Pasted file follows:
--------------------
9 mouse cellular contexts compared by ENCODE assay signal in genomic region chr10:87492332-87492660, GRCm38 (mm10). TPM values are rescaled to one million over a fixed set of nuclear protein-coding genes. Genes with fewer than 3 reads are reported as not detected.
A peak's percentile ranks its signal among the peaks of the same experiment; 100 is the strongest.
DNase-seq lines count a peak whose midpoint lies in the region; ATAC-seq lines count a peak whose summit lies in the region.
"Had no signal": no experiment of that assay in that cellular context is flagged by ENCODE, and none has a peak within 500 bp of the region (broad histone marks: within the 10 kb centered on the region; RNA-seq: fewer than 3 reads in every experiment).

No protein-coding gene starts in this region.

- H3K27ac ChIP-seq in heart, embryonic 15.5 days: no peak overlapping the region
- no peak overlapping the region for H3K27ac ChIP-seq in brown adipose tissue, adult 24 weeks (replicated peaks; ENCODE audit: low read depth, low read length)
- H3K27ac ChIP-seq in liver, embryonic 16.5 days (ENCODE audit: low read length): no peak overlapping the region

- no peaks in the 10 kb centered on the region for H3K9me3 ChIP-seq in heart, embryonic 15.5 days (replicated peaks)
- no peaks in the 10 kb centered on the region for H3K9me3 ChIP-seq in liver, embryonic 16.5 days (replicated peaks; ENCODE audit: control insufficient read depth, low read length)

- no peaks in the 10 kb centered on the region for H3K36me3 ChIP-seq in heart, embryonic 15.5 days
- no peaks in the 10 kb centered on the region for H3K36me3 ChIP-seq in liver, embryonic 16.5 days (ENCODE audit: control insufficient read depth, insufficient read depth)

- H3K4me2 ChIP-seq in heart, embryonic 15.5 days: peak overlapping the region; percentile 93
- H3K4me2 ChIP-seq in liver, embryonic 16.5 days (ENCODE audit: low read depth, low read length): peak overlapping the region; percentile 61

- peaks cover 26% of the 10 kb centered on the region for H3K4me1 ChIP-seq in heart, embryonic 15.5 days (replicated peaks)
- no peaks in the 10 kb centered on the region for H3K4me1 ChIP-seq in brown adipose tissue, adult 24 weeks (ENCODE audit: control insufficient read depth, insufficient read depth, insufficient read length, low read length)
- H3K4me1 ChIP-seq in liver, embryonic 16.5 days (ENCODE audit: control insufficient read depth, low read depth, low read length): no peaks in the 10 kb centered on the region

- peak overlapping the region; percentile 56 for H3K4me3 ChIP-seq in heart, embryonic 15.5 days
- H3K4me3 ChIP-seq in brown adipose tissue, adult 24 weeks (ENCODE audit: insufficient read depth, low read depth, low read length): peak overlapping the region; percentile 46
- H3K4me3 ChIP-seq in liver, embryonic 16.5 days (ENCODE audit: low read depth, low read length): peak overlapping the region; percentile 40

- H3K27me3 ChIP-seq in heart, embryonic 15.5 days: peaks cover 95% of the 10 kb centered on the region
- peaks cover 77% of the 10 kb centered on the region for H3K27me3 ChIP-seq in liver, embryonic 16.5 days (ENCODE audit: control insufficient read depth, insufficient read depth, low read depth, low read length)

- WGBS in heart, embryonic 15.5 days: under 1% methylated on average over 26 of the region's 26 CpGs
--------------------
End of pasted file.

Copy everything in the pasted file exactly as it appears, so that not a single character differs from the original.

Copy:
9 mouse cellular contexts compared by ENCODE assay signal in genomic region chr10:87492332-87492660, GRCm38 (mm10). TPM values are rescaled to one million over a fixed set of nuclear protein-coding genes. Genes with fewer than 3 reads are reported as not detected.
A peak's percentile ranks its signal among the peaks of the same experiment; 100 is the strongest.
DNase-seq lines count a peak whose midpoint lies in the region; ATAC-seq lines count a peak whose summit lies in the region.
"Had no signal": no experiment of that assay in that cellular context is flagged by ENCODE, and none has a peak within 500 bp of the region (broad histone marks: within the 10 kb centered on the region; RNA-seq: fewer than 3 reads in every experiment).

No protein-coding gene starts in this region.

- H3K27ac ChIP-seq in heart, embryonic 15.5 days: no peak overlapping the region
- no peak overlapping the region for H3K27ac ChIP-seq in brown adipose tissue, adult 24 weeks (replicated peaks; ENCODE audit: low read depth, low read length)
- H3K27ac ChIP-seq in liver, embryonic 16.5 days (ENCODE audit: low read length): no peak overlapping the region

- no peaks in the 10 kb centered on the region for H3K9me3 ChIP-seq in heart, embryonic 15.5 days (replicated peaks)
- no peaks in the 10 kb centered on the region for H3K9me3 ChIP-seq in liver, embryonic 16.5 days (replicated peaks; ENCODE audit: control insufficient read depth, low read length)

- no peaks in the 10 kb centered on the region for H3K36me3 ChIP-seq in heart, embryonic 15.5 days
- no peaks in the 10 kb centered on the region for H3K36me3 ChIP-seq in liver, embryonic 16.5 days (ENCODE audit: control insufficient read depth, insufficient read depth)

- H3K4me2 ChIP-seq in heart, embryonic 15.5 days: peak overlapping the region; percentile 93
- H3K4me2 ChIP-seq in liver, embryonic 16.5 days (ENCODE audit: low read depth, low read length): peak overlapping the region; percentile 61

- peaks cover 26% of the 10 kb centered on the region for H3K4me1 ChIP-seq in heart, embryonic 15.5 days (replicated peaks)
- no peaks in the 10 kb centered on the region for H3K4me1 ChIP-seq in brown adipose tissue, adult 24 weeks (ENCODE audit: control insufficient read depth, insufficient read depth, insufficient read length, low read length)
- H3K4me1 ChIP-seq in liver, embryonic 16.5 days (ENCODE audit: control insufficient read depth, low read depth, low read length): no peaks in the 10 kb centered on the region

- peak overlapping the region; percentile 56 for H3K4me3 ChIP-seq in heart, embryonic 15.5 days
- H3K4me3 ChIP-seq in brown adipose tissue, adult 24 weeks (ENCODE audit: insufficient read depth, low read depth, low read length): peak overlapping the region; percentile 46
- H3K4me3 ChIP-seq in liver, embryonic 16.5 days (ENCODE audit: low read depth, low read length): peak overlapping the region; percentile 40

- H3K27me3 ChIP-seq in heart, embryonic 15.5 days: peaks cover 95% of the 10 kb centered on the region
- peaks cover 77% of the 10 kb centered on the region for H3K27me3 ChIP-seq in liver, embryonic 16.5 days (ENCODE audit: control insufficient read depth, insufficient read depth, low read depth, low read length)

- WGBS in heart, embryonic 15.5 days: under 1% methylated on average over 26 of the region's 26 CpGs